‘So you were sexually abused 10 years ago? Get over yourself. I mean out of every 10 women you see on the streets, 8 of them were sexually violated as kids.’ ‘What on earth is the problem?What are you thinking of? There are lots of people going through worse than you are going through.’ ‘ You have a shitty job that you hate? Trust me, 70% of Nigerians do not love their jobs. Its called survival baby. There really isn’t any need for a pity party’

If you aren’t careful, they would have you feeling like you are just looking for who will indulge you in a pity party.

I have however come to realize that I can’t expect people to know exactly how I felt/feel, just like I can’t rightfully expect to know how somebody battling with leukaemia feels.  The only thing I can offer is my love and support and that’s all I should expect from someone else.

• Alcohol is not my friend

Omuti gbagbe ise.

Nothing felt better than drowning myself in a bottle of tequila or vodka at the time. I was this close👌 to becoming an alcoholic. At a point, I couldn’t even take a nap without drinking myself to sleep.

However, I have come to realize that those temporary moments of high were always followed by desperately low moments of darkness.

The next morning, I was often worse than the previous day and my already broke ass was well on the way to becoming even broker. Double wahala for deadi body, huh?

Trust me, that feeling of numbness at the time the alcohol is working its results, is just a temporary anti-depressant. Take it from someone who has been there, done that.

Being a lone wolf isn’t always a good thing.

I often pride myself as a ‘one-woman mopol’. Taar!

Depression turned me into something of a recluse. I didn’t want to go out, or even see or talk to people. Even getting up from my bed to take my bathe was such a huge chore for me.

I remember one of my desperately low of lows when I had been indoors for more than three days. I locked up my windows, drew my curtains and just stayed in bed, eating, sleeping and eating again. I wasn’t taking any calls. I’m totally grateful that my friend Amaechi got worried enough to come look for me after having not heard from me in over 3 days. Only God knows what would have happened.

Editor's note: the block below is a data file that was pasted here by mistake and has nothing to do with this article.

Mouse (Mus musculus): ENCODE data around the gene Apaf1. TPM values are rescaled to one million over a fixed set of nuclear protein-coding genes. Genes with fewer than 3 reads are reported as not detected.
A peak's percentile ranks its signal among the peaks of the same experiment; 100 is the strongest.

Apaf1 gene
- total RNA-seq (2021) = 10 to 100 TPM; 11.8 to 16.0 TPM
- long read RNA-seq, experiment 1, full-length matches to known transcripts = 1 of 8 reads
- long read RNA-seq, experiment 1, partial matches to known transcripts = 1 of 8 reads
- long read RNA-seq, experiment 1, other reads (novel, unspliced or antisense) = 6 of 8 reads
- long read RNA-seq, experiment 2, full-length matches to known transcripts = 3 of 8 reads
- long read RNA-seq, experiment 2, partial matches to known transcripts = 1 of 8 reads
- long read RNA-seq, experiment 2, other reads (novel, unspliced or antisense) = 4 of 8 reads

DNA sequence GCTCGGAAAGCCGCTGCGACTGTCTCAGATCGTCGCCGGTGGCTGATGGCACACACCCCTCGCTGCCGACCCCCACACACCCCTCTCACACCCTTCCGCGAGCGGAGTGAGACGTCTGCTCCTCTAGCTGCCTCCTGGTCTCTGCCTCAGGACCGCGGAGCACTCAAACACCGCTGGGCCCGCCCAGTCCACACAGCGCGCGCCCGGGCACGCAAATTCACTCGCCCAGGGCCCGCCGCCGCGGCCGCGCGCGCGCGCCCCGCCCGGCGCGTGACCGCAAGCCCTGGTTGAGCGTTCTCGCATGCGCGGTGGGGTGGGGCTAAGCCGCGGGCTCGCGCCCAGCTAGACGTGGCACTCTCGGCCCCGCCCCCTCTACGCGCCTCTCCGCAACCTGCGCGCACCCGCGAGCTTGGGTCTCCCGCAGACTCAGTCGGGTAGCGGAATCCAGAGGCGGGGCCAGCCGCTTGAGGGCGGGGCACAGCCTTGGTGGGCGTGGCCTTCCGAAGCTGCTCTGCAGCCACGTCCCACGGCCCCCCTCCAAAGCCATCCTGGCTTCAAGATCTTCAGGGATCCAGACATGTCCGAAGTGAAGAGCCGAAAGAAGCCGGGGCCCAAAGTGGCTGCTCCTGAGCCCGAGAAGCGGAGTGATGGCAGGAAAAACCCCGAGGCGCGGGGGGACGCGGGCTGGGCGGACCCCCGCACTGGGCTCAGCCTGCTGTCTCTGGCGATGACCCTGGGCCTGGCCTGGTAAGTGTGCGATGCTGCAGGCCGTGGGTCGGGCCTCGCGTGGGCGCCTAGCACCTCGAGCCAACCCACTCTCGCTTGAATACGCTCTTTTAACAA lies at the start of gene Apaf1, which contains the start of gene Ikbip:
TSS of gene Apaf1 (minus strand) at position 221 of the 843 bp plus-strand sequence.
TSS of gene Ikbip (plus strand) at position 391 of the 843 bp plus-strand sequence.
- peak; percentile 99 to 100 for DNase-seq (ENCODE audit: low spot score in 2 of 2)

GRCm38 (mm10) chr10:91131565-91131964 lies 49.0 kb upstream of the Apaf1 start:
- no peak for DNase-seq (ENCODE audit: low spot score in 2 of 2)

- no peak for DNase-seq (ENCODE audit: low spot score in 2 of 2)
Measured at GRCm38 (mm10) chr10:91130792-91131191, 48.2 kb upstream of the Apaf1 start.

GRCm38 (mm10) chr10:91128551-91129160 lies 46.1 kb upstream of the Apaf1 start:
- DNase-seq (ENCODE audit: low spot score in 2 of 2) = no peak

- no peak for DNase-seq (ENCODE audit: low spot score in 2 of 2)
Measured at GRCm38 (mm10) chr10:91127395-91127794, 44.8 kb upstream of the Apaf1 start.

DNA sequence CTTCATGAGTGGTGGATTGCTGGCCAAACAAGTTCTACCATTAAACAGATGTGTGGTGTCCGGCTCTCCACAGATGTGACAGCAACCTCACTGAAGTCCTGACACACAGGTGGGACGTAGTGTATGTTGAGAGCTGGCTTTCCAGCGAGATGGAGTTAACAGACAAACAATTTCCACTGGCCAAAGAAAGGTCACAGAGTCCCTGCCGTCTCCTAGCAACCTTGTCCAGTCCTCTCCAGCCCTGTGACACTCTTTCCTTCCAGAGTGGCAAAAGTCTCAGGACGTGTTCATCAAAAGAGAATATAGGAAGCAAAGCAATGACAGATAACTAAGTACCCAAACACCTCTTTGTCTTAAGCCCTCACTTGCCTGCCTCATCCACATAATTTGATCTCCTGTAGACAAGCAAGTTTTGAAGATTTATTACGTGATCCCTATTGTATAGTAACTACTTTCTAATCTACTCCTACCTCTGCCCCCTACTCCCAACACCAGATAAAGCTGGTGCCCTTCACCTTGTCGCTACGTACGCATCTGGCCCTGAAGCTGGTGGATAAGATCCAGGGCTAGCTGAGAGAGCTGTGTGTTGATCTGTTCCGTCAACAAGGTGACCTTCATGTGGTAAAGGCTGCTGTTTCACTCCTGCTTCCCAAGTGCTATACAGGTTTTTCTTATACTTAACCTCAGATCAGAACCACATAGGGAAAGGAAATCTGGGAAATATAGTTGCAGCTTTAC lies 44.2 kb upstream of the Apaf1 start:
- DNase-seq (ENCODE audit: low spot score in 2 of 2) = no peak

Yorubas say that ‘Ko ni buru buru ko ma ku enikan mo ni’. There would always be that one person you can lean on.

When you are battling with depression, you might feel the urge to withdraw from people and just stick to yourself. Especially if you get the feeling that no one really gets you. Don’t do it. It doesn’t help any. Really, it doesn’t.

These days, rather than lock myself indoors, I often force myself go out and do things I used to take pleasure in before depression came calling. Even on days when I feel like being alone, I just look for a cool place where I won’t be totally alone to chill. I am that lone girl you’ll find in one corner of Millenium park with a laptop seeing a movie or just watching children play.

• Social media can be quite toxic.

Looking at pictures of other people partying and having fun might not be such a good idea when you feel the dark clouds closing in on you. I remember how I used to end up feeling more depressed after looking at the pictures of my classmates or friends who seem to have it all going for them.

As entertaining and educative as this space might be, it can also be quite toxic. Take it or leave it. The kind of comments some trolls make online, you begin to wonder if the smart phone they use isn’t smarter than them. Some will even come inbox on your social media pages to cuss you out. Some people are just so insensitive, they can push you over the edge if you aren’t careful.